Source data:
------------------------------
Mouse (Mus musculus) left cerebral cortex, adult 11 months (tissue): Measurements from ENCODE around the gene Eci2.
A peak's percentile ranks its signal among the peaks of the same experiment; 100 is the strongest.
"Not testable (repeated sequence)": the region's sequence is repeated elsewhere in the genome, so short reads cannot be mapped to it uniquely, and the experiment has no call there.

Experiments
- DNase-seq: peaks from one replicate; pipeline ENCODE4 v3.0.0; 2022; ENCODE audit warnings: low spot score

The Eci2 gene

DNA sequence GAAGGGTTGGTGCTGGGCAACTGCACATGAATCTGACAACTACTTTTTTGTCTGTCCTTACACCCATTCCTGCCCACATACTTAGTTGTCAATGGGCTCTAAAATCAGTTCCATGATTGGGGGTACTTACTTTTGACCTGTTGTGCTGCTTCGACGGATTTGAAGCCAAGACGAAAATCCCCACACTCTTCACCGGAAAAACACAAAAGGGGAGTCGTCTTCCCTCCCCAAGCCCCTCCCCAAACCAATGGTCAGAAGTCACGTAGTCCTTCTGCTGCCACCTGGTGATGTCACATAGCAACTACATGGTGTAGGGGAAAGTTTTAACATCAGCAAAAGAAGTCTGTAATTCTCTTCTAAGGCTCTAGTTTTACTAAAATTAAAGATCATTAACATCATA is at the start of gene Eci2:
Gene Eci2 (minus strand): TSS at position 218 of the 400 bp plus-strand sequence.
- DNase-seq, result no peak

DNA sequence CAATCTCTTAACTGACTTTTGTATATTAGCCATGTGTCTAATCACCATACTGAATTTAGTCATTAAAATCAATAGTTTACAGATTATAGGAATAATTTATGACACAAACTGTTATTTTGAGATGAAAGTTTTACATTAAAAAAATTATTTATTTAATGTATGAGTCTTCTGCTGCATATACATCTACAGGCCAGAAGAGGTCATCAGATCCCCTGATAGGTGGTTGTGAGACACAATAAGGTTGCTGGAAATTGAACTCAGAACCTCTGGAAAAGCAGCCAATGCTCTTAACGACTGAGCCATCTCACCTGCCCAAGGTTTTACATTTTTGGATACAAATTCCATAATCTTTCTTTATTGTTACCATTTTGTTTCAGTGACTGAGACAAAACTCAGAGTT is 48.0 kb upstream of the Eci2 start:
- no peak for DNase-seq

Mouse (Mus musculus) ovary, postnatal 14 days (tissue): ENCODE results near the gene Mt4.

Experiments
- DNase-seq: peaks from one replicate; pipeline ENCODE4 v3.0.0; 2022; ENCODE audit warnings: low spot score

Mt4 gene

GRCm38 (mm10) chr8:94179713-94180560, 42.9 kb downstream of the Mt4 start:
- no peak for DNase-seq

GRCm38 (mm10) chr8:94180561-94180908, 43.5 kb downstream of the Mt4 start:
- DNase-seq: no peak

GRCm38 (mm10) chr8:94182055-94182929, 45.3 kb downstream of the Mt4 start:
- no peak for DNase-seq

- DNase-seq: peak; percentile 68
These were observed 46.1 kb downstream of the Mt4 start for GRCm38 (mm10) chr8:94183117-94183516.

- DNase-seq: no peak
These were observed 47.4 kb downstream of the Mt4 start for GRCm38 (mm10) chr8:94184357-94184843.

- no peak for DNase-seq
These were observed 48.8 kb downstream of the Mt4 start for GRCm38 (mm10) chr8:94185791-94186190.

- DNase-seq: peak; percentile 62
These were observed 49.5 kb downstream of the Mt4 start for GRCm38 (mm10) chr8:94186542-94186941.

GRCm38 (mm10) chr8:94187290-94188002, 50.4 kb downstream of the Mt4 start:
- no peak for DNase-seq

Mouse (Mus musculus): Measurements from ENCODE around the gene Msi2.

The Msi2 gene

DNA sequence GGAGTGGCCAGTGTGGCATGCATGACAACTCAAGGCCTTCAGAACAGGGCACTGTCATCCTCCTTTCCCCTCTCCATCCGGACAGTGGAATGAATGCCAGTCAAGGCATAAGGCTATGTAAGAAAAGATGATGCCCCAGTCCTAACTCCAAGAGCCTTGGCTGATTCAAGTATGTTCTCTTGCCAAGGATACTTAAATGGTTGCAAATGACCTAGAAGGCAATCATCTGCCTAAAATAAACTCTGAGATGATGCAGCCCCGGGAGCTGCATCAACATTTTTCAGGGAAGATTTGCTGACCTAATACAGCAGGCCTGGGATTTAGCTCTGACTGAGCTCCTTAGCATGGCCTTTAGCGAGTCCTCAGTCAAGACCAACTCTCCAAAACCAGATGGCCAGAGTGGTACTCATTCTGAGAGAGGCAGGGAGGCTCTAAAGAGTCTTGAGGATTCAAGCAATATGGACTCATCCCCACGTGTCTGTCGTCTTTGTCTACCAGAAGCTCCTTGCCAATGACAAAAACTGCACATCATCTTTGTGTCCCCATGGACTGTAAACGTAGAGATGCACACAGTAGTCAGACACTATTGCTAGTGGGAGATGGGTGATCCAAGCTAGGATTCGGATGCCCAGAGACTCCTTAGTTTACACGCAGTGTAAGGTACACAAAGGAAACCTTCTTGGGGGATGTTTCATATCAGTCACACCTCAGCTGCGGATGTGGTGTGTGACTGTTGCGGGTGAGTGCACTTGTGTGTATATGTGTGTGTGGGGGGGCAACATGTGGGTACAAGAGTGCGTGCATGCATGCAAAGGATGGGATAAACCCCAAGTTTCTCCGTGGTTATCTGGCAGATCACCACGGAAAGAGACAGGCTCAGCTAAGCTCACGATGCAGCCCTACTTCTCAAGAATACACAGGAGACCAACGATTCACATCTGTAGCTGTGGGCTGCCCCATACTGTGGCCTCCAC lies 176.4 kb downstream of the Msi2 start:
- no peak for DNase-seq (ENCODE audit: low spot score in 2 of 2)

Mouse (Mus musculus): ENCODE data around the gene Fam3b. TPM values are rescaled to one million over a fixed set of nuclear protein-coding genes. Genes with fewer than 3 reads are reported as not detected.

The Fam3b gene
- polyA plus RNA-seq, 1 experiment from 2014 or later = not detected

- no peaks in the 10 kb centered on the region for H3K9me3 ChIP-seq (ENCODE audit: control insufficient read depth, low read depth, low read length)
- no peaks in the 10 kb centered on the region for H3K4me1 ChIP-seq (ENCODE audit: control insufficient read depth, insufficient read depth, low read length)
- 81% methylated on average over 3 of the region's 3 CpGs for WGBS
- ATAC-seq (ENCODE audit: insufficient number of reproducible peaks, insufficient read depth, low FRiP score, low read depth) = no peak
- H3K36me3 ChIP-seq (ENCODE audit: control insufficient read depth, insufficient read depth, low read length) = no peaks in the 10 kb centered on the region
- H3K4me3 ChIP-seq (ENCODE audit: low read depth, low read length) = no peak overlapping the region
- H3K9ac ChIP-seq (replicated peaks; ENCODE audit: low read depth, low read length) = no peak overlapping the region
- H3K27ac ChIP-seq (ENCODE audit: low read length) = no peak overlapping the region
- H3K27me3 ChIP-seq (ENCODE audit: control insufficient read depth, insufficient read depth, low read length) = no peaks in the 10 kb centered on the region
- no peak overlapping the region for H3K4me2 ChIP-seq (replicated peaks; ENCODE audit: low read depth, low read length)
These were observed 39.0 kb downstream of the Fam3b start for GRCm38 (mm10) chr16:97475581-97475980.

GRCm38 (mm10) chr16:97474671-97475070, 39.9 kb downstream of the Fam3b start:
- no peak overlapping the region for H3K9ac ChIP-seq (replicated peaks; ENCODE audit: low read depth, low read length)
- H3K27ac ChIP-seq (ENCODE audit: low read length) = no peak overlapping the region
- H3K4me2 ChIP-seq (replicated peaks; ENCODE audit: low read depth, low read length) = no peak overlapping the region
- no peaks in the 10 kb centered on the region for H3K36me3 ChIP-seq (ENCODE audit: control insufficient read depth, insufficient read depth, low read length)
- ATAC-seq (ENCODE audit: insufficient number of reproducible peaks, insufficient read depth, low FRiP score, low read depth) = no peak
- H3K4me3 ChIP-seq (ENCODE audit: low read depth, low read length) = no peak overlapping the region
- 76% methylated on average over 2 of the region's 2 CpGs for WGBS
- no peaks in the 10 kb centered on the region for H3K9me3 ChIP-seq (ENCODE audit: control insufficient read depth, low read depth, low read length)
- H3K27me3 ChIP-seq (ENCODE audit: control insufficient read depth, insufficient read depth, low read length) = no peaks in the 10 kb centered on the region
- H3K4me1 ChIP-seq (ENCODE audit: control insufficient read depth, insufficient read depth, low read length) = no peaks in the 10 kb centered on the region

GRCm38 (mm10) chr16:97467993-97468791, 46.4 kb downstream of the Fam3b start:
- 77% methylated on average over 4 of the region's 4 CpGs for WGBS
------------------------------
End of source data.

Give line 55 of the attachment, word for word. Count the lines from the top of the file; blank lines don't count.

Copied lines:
- ATAC-seq (ENCODE audit: insufficient number of reproducible peaks, insufficient read depth, low FRiP score, low read depth) = no peak